Home is where the heart is


Sowetan - - TIME OUT - Zoë Ma­hopo In the Heart, In the Heart Ner­vous Con­di­tions Mooi Street Moves, Vuka Machel Tshepang The Lab Home. Home Sweet

PLAY­WRIGHT Mnce­disi Sha­bangu has been bit­ten by a love bug – an in­escapable love for the vil­lage story, so deep and ar­rest­ing that once you have it you may never re­cover.

The lives of most of Africa’s people are de­fined through leav­ing and re­turn­ing home, and through mem­o­ries left be­yond re­gal moun­tains and dusty foot­paths of the for­got­ten cor­ners of our so­ci­ety.

Some of the con­ti­nents’ most heart-wrench­ing theatre nar­ra­tives have been bor­rowed from our vil­lages.

Ti­tled Sha­bangu’s lat­est pro­duc­tion, that opened at the Windy­brow Theatre last week, is no dif­fer­ent.

Sha­bangu him­self con­fesses that he has drawn all his in­spi­ra­tion from the coun­try­side.

The play is also born from his de­fi­ant per­cep­tion of a theatre dom­i­nated by ur­ban sto­ries.

“The coun­try’s theatre is now limited. Ev­ery sec­ond story is about Jo­han­nes­burg,” says Sha­bangu.

In his bat­tle against this, he even went as far as con­duct­ing the re­hearsals in KaNya­mazane vil­lage, near Nel­spruit in Mpumalanga, where he was born.

Sha­bangu says he wanted to feed on the en­ergy of the place bear­ing his fond­est child­hood mem­o­ries.

“I al­ways used to brag about my vil­lage. It looks like an is­land sur­rounded by moun­tains with so much peace and tran­quil­lity.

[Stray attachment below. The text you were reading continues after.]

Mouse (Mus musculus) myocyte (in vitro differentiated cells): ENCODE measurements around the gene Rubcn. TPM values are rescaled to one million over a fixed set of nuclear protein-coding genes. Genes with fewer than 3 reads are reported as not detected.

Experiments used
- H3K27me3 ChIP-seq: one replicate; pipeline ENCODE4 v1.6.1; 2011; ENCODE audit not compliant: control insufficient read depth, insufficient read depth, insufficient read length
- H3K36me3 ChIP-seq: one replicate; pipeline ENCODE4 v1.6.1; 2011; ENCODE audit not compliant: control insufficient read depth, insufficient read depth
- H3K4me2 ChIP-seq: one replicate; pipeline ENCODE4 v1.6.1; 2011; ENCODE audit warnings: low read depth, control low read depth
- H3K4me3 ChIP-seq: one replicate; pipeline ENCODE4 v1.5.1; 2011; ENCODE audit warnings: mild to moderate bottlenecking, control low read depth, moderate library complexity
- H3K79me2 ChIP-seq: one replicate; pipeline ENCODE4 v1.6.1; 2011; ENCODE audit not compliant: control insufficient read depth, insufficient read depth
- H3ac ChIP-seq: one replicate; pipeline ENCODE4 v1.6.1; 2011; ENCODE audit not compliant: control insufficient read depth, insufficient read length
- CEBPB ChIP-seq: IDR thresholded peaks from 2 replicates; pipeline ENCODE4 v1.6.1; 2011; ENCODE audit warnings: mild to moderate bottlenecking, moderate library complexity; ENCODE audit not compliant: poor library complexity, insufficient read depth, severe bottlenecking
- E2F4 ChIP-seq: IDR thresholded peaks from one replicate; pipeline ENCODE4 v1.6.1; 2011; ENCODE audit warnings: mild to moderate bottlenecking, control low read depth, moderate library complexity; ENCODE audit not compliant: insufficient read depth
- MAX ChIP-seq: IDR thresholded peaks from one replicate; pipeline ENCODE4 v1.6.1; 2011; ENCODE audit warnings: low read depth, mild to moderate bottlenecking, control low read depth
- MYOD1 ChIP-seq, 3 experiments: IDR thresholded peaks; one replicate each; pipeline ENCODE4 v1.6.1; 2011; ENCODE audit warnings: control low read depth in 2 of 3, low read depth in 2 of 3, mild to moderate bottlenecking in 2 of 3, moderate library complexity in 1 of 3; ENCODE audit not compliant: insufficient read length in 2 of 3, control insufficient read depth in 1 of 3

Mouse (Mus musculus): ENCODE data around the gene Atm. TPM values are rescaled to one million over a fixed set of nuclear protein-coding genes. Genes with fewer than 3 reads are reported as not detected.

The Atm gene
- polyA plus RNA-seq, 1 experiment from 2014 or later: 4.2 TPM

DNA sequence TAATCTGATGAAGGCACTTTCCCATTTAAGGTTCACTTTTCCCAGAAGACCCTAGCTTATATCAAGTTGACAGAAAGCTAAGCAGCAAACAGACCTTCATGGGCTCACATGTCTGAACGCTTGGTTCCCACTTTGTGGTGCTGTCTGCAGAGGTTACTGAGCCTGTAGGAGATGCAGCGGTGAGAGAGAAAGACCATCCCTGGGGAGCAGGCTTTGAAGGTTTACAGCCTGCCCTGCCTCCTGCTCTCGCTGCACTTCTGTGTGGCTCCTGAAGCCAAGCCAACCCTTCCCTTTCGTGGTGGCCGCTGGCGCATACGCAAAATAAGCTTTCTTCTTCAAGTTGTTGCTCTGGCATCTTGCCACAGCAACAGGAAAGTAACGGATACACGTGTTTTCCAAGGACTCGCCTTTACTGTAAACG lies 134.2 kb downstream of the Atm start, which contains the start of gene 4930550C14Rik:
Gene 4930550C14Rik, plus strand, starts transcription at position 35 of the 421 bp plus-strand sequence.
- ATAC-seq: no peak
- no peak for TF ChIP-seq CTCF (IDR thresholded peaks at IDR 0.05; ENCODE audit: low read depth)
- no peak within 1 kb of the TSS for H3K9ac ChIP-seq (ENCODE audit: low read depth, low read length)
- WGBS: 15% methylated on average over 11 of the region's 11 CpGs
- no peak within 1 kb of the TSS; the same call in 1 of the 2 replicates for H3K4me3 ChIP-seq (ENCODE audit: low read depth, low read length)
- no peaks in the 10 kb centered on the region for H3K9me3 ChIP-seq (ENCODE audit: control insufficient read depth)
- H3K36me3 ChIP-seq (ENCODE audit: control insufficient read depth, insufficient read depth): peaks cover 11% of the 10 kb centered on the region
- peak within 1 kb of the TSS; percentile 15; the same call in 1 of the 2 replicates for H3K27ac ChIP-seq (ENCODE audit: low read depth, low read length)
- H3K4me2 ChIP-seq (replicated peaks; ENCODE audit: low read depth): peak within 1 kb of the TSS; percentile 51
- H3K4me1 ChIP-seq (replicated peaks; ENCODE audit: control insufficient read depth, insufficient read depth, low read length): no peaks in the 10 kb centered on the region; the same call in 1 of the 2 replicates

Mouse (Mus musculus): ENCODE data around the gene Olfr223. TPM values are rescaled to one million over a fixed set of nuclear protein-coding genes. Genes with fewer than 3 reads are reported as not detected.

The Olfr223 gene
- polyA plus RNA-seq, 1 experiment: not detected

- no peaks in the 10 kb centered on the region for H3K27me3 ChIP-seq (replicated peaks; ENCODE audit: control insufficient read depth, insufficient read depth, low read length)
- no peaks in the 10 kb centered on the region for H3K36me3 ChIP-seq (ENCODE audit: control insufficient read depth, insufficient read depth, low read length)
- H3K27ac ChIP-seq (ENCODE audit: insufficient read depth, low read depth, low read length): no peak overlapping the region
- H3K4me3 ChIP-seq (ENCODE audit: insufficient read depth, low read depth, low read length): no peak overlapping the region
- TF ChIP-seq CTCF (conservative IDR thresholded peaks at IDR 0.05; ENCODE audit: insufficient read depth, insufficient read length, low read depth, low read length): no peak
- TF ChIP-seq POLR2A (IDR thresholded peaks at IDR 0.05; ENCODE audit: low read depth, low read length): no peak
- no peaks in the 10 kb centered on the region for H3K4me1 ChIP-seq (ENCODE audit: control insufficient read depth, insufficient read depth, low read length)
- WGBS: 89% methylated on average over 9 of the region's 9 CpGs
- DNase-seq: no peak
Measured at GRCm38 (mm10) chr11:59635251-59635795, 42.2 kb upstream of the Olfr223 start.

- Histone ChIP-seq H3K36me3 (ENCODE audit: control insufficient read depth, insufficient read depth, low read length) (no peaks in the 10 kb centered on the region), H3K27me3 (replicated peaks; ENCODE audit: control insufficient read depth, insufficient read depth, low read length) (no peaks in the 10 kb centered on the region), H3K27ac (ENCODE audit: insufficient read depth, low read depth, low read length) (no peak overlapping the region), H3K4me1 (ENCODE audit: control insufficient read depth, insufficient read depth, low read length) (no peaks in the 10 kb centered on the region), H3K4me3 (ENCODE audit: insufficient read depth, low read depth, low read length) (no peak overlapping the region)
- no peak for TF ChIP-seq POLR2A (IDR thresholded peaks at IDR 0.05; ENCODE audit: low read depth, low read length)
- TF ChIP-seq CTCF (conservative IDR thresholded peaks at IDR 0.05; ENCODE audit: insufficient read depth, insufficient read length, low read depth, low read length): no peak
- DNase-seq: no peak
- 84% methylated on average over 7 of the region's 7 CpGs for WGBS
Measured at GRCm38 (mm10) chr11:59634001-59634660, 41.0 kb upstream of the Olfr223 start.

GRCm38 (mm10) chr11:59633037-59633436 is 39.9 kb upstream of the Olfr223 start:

“I had a few rea­sons for re­hears­ing the play in my home town.

“I made a vow that I will never write sto­ries about Jo­han­nes­burg be­cause I am an out­sider.

“I be­came sick of hear­ing city sto­ries and I wanted to tell sto­ries of places where people have never been,” Sha­bangu says.

The play is set in Ntunta, a vil­lage sit­u­ated near the Swazi­land bor­der. It is a story of love, friend­ship,

I wanted to tell tales of other places

be­trayal, and com­mu­nity.

Glenda, a Swati woman who owns a shop, is caught up in a love tri­an­gle with her hus­band and her busi- ness part­ner, Makhu­leni.

Their re­la­tion­ships are rid­dled with se­crets and in­fi­delity.

Glenda’s hus­band is men­tioned in the di­a­logue but he does not ap­pear on stage.

Sha­bangu says that he wanted to bring a fo­cus to the vil­lage women.

Thus the play is an ex­per­i­ment with three women, ac­tresses Tsep­ang Mk­wame, Pertunia Maphanga and Keitumetse Mncwabe.

was an un­planned project that came about when an­other failed.

Sha­bangu had been com­mis­sioned to adapt Tsitsi Dan­garem­bga’s clas­sic novel into a play.

He wanted to work with women from dif­fer­ent coun­tries in­clud­ing Zim­babwe and Tan­za­nia.

The budget never quite added up so he had no choice but to pur­sue an­other project.

Sha­bangu ’ s theatre pro­file in­cludes di­rect­ing plays such as

and act­ing in which won him a Fleur du Cap and a KKNK gong for best ac­tor.

He has worked with re­spected di­rec­tors such as James Ng­cobo, Aubrey Sekhabi and Lara Foot.

Sha­bangu has also ap­peared in var­i­ous lo­cal tele­vi­sion shows in­clud­ing


In the Heart


SU­PER STORY: Mnce­disi Sha­bangu, left, in Woza Al­bert at the Mar­ket theatre. His lat­est play runs at the Windy­brow theatre

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